Piecing together ICTs

Sometimes you are lucky enough to teach in schools with a plethora of technologies and ICTs. Schools with reliable internet access (what even is that?), and a variety of technologies available to all students to support their learning experiences.

Unfortunately, more often than not, this isn’t the case. You will instead experience patchy internet, and computer rooms that are not only constantly booked out – but filled with outdated PCs being held together by duct tape.

Expectation vs Reality


I walked into a school more like example B than A on professional experience, which was challenging given the assessment task to include “ICT rich lesson”. On the whole, however, the experience taught me valuable lessons about the realities of teaching in an underfunded school, with limited digital resources, and a socioeconomically low clientele.PH08041R_3

My own experiences on Prac highlighted the necessity of thinking outside of the box, and tapping into the resources you do have available to you to enrich learning experiences. In a secondary context, student mobile phones can be brilliantly incorporated into the classroom when managed correctly. Particularly within HPE, mobile phones can act as stopwatches, interval timers, step/distance trackers, exertion calculators, performance reviewers, slow motion video cameras, and heart rate monitors. Apps such as Instant Heart Rate and Ubersense Coach can be freely downloaded to student smartphones are incorporated into coaching, biomechanics, and exercise physiology units.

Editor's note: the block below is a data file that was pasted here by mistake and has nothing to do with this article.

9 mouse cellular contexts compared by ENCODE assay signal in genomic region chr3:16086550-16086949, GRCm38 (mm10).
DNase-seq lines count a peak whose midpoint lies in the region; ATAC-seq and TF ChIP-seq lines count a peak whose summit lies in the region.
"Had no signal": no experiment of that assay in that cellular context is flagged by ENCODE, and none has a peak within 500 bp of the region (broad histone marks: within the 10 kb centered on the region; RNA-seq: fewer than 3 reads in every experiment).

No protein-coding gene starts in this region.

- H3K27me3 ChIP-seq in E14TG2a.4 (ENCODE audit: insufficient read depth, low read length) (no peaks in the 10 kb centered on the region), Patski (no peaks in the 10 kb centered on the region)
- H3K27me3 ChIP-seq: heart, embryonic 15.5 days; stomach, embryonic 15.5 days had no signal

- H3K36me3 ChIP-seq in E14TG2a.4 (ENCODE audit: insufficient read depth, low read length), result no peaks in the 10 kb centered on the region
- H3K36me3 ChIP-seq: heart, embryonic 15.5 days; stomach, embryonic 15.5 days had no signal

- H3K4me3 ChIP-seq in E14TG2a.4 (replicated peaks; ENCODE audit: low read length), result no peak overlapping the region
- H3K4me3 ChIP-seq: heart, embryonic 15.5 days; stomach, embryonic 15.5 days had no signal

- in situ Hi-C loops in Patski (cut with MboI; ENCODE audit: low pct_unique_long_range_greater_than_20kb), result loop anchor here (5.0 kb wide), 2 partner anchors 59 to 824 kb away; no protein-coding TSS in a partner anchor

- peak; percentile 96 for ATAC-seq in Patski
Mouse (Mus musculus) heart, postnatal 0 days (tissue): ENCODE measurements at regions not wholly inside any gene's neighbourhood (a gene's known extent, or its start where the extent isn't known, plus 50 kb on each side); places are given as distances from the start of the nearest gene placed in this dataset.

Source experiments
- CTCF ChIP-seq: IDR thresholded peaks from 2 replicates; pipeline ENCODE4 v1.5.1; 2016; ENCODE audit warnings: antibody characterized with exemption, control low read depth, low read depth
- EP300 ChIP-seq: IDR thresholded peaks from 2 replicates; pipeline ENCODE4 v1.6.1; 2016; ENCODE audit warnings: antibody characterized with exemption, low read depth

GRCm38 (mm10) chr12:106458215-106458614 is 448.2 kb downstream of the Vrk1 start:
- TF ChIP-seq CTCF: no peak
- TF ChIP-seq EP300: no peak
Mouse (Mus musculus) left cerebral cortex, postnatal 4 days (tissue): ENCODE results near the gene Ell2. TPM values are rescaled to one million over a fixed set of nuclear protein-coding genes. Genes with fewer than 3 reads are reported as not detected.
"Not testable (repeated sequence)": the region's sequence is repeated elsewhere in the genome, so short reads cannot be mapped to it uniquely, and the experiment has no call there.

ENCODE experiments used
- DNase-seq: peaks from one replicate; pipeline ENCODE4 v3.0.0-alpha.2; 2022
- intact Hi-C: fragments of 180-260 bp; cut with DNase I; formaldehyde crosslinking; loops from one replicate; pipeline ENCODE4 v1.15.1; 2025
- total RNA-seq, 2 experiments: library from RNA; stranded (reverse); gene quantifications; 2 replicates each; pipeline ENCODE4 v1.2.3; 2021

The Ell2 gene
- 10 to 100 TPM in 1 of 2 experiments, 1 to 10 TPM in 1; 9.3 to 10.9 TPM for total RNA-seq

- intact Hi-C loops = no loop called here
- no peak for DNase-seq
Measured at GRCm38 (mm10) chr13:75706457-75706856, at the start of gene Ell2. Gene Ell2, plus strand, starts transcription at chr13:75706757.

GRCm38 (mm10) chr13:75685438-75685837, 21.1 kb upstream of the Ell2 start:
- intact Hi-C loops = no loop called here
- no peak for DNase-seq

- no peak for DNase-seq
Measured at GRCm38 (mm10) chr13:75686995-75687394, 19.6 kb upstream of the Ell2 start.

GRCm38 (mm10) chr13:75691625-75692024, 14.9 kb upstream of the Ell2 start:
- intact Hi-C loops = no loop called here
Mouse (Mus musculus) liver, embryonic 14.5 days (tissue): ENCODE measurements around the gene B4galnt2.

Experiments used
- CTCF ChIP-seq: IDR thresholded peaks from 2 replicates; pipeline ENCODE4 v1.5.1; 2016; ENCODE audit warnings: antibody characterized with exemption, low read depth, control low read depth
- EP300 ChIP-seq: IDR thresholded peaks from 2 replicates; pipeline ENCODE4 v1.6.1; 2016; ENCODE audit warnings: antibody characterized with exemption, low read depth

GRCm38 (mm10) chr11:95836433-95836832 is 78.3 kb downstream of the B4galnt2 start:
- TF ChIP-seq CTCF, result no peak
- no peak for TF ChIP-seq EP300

As teachers, sometimes we will find ourselves in situations where we have access to a range of modern, relevant and useful technologies, which can be used to enhance learning experiences. However, as teachers, sometimes we will find ourselves in situations with limited technologies, and only the most basic of resources. It is within these scenarios that we must become adaptable, and be able to think critically and problem solve to ensure that we are tapping into all resources available. So, in the future, remember to keep looking outside of the box, not just within it.



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